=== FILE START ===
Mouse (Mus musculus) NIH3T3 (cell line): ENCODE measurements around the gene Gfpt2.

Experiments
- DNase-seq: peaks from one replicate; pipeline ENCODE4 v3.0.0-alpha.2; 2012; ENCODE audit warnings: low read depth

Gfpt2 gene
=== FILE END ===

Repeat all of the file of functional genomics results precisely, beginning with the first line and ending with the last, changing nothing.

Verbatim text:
Mouse (Mus musculus) NIH3T3 (cell line): ENCODE measurements around the gene Gfpt2.

Experiments
- DNase-seq: peaks from one replicate; pipeline ENCODE4 v3.0.0-alpha.2; 2012; ENCODE audit warnings: low read depth

Gfpt2 gene